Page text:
A trio of groups advocating for young Montanans are challenging several changes to Montana’s election laws enacted by the Legislature, calling them “a cocktail of voter suppression measures that land heavily on the young.” The lawsuit, filed Thursday in Yellowstone County District Court, targets three bills passed by Republican lawmakers and signed into law by Gov. Greg Gianforte earlier this year. Two are already the subject of existing lawsuits: Senate Bill 169, which tightened voter identification requirements, including requiring that student IDs be augmented with another form of identification for in-person voting; and House Bill 176, which ended Election Day registration in Montana. House Bill 506 previously received attention for a series of last-minute changes to the bill by Republicans, who amended it to alter the process for drawing Montana’s new congressional district. Thursday’s lawsuit challenges a different aspect of that law, which prevents ballots from being mailed out to new voters in advance of their 18th birthdays.
Editorial: Election officials need our legal help against repressive laws and personal threats | Bob Bauer and Benjamin L. Ginsberg/The Washington Post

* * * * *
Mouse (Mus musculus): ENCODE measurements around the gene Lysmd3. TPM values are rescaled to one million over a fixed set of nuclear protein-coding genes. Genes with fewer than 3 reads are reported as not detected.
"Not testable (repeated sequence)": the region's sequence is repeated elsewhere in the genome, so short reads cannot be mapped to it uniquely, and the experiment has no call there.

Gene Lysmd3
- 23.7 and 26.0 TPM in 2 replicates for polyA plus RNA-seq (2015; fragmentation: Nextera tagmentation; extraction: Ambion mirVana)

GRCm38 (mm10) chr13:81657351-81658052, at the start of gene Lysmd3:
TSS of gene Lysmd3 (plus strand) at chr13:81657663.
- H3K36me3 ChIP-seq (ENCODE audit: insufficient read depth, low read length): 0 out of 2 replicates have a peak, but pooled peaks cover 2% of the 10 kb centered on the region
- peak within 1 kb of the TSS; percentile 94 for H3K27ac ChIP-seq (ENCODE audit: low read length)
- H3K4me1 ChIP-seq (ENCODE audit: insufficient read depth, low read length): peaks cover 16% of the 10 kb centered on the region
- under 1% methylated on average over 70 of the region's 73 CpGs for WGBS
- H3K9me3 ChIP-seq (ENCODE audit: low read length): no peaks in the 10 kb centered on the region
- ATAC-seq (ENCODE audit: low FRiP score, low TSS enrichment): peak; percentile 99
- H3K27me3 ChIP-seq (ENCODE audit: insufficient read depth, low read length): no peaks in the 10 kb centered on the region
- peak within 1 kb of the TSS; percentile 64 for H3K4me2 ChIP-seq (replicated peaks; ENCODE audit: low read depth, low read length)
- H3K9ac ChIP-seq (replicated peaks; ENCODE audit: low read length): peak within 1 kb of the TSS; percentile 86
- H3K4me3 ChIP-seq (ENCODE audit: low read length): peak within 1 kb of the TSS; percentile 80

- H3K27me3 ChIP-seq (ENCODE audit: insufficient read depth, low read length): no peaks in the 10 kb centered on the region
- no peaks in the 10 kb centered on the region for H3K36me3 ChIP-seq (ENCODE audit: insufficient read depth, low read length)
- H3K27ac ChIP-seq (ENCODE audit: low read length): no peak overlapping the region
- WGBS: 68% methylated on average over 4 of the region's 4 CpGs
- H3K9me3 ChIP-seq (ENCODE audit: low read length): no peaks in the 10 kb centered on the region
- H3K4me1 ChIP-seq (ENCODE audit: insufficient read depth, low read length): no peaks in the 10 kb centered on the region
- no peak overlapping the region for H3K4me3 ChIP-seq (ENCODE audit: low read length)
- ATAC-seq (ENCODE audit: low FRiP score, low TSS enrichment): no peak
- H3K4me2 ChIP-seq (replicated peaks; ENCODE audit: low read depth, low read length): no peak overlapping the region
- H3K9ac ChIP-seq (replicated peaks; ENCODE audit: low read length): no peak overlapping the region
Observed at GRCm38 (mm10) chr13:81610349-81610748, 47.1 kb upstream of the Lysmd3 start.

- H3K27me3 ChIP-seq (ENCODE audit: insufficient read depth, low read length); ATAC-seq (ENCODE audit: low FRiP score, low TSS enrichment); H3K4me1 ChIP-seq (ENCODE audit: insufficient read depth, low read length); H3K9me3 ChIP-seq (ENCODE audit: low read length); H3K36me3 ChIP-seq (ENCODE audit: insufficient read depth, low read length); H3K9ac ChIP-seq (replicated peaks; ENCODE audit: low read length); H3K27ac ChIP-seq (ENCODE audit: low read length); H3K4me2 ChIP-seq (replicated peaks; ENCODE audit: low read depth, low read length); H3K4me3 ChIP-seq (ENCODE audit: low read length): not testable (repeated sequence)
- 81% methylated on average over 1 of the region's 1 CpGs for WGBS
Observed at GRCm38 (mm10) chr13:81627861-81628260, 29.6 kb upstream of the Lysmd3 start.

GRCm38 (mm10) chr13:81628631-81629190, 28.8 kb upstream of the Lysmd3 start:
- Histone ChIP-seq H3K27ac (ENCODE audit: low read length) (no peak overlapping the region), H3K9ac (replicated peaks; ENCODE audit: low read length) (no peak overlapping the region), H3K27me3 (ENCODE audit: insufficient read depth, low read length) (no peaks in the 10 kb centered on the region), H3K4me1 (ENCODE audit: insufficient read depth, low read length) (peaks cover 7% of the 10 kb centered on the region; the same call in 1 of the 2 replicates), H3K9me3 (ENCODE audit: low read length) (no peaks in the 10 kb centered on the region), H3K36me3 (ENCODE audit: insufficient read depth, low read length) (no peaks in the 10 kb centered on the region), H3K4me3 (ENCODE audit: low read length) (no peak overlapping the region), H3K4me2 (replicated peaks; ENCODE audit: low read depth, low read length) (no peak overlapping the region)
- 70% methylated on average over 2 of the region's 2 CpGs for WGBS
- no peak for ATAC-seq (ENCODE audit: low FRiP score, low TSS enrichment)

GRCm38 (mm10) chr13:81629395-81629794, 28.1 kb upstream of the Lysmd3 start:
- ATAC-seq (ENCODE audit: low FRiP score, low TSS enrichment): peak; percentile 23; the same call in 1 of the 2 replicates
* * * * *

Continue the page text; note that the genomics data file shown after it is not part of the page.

Election officials are coming under unprecedented attack for doing their jobs. Some states are attempting to criminalize the exercise of these officials’ trained professional judgments; some officials have been the target of threats to themselves and their families. Any American — whether Republican, Democrat or independent — must know that systematic efforts to undermine the ability of those overseeing the counting and casting of ballots on an independent, nonpartisan basis are destructive to our democracy. The two of us have been partisan opponents in the past, representing opposing political parties to the best of our abilities. But at this moment in time, we share a grave concern about attacks on those public servants who successfully oversaw what was arguably the most secure and transparent election in our country’s history, with record turnout, during a global pandemic. If such attacks go unaddressed, our system of self-governance will suffer long-term damage. So, in partnership with the nonprofit and nonpartisan Center for Election Innovation & Research, we are launching the Election Official Legal Defense Network (EOLDN), which will connect licensed, qualified, pro bono attorneys with election administrators who need advice or assistance. State and local election workers anywhere in the country can go to EOLDN.org, or call the toll-free number (877) 313-5210, at any time, 24/7, to request to be connected with a lawyer who can help them, at no cost.